Tiger boys’ lacrosse falls short vs. Rebels
MIDDLEBURY — On Monday, for the second straight game the Middlebury Union High School boys’ lacrosse team gave a Division I power all it could handle, but came up just short, this time to third-ranked South Burlington, 8-7.
Two days before, the 6-8 Tigers lost to visiting first-place Champlain Valley, 7-6. And that result followed a convincing, 9-5 win at Mount Mansfield, a team the Tigers needed overtime to defeat at home on May 9.
“We have looked like a totally different team the last three, four games. We’re playing very unselfishly and moving the ball, and it’s more difficult to defend us,” said Coach Brian Carpenter. “And we’ve moved to a zone defense so that if the other team has some faster kids than us, we just play some good solid defense with good support, fast support. And I think those two things have been lynchpins to the improvement.”
That defense has been strong all season, even before allowing just 20 goals in the Tigers’ past three games. Only five times in 14 games have opponents scored in double figures against MUHS.
Credit goes to junior goalies Doug DeLorenzo and Eli Miller, senior long-stick middie Jerry Niemo, senior defender Parker Gross, junior defender Nick Wilkerson, sophomore defenders Fyn Fernandez and Brian Kiernan, and the midfielders who take turns in the back third defending their counterparts.
Against the 11-3 Rebels on Monday, the Tigers routinely forced turnovers and allowed only 13 shots on the goalies; Miller stopped one shot in the first half, and DeLorenzo made four saves after the break.
The Rebels took a 4-2 lead in the first quarter before the Tigers fought back in the second period to cut it to 5-4 going into the break. Kyle Murakami scored two times for the Rebels in the first half, and Jack Baldwin scored twice and Max Capano tossed in one.
The Tigers countered with a goal apiece from Henry Hodde, Jack Hounchell, River Payne and Jake Peluso, and assists from Ali Abdul Sater, Trey Kaufmann and Jack Donahue.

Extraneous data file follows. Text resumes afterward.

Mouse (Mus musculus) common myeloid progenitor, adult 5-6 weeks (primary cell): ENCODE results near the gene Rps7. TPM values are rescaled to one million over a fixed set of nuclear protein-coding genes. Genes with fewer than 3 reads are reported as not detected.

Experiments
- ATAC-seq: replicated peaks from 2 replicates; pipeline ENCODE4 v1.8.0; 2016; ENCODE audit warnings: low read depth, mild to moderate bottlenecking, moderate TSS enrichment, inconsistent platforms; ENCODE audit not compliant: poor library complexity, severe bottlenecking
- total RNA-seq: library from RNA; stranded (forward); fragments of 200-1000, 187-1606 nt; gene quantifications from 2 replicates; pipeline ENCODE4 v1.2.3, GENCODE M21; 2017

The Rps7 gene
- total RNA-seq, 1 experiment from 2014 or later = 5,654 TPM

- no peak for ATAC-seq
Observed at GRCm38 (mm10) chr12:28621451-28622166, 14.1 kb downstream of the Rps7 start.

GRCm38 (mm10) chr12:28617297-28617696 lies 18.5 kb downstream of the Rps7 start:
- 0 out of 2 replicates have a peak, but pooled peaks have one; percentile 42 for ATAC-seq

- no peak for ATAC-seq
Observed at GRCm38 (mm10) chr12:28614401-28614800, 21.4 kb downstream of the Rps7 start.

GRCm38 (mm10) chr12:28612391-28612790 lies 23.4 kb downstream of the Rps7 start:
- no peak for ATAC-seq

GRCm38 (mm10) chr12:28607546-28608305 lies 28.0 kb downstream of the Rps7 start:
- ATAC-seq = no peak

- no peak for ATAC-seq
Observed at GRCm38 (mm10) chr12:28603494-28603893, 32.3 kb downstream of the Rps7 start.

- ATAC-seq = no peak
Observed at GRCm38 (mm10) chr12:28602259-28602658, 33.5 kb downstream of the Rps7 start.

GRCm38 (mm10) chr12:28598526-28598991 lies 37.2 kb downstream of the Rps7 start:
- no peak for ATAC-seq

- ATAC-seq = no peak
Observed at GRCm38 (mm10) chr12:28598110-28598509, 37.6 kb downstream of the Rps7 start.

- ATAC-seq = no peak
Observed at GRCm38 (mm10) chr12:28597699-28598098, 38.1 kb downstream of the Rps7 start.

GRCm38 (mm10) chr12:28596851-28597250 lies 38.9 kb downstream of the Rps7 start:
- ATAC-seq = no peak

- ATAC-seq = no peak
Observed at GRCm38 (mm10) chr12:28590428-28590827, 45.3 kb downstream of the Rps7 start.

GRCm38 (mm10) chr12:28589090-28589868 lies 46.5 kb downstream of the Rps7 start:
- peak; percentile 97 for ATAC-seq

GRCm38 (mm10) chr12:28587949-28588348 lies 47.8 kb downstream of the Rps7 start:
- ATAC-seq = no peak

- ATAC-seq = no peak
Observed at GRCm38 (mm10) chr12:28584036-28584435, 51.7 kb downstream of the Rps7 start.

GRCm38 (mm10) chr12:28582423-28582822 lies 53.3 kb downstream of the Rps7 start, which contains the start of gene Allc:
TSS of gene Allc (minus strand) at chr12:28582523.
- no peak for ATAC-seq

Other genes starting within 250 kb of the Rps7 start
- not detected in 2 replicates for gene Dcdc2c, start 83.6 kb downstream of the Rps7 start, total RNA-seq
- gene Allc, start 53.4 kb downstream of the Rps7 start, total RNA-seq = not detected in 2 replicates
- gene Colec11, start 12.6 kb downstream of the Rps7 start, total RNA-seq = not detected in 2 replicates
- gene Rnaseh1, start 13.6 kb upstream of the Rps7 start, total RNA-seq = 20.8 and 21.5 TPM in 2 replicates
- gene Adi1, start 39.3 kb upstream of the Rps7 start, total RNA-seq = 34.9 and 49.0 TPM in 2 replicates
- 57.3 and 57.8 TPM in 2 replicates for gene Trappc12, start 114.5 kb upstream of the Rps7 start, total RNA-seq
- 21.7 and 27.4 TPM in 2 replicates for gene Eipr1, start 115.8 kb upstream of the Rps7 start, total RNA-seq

The second half became a defensive struggle, with the Tigers constantly forcing turnovers, but also being a little too careless with the ball themselves. Carpenter said the Tigers’ inexperience still shows up in ball-control miscues.
“It’s a sign of a young team,” he said.
The Tigers knotted the score at 5-5 at 8:02 of the third on a Hounchell goal assisted by Abdul Sater, but Murakami restored the Rebel lead 31 seconds later as the Tigers committed a penalty. Niemo blocked a shot to help the Tigers kill off the infraction, and a couple minutes later DeLorenzo made a big save on Nick Liscinsky. That meant Jake Peluso’s man-up goal at 3:41, from Hounchell, tied the game again, and it was 6-6 entering the fourth period.
Murakami tossed home two bullets early in the final quarter, the second coming at 9:24, and the Rebels led by 8-6. Midway through the period, Kaufmann found the lower left corner from the top of the defense to make it 8-7, with an assist from Donahue.
The Tigers had chances the rest of the way. Rebel goalie Ryan Hockenbury (eight saves) made a big short-side stop on Donahue at the six-minute mark (DeLorenzo denied both Liscinsky and Murakami shortly afterward), and the Tigers had plenty of possessions down the stretch, but had trouble getting good looks on goal and hanging onto the ball.
Carpenter said the Tigers are oh-so-close to establishing themselves as a top team.
“Each game it’s something different. We miss a golden opportunity. We have a younger team, and it’s recognizing when that opportunity to go arises. At the end, we had a couple opportunities, and we held off,” he said. “We’ve got two more games to figure it out and get ready for the playoffs.”
Also contributing for MUHS statistically on Monday were Niemo, who scooped a team-high seven groundballs, and Spencer Carpenter, who picked up five.
Those last two games come vs. three-win Colchester and winless Spaulding, giving the Tigers a good shot at .500 entering the playoffs. More importantly, Carpenter said, he sees them improving and developing faith in their ability.
“They’re proving to themselves they can play at this level,” said Coach Brian Carpenter. “They’re developing confidence in their own teammates. They’re playing much better as a team.”
Andy Kirkaldy may be reached at [email protected].
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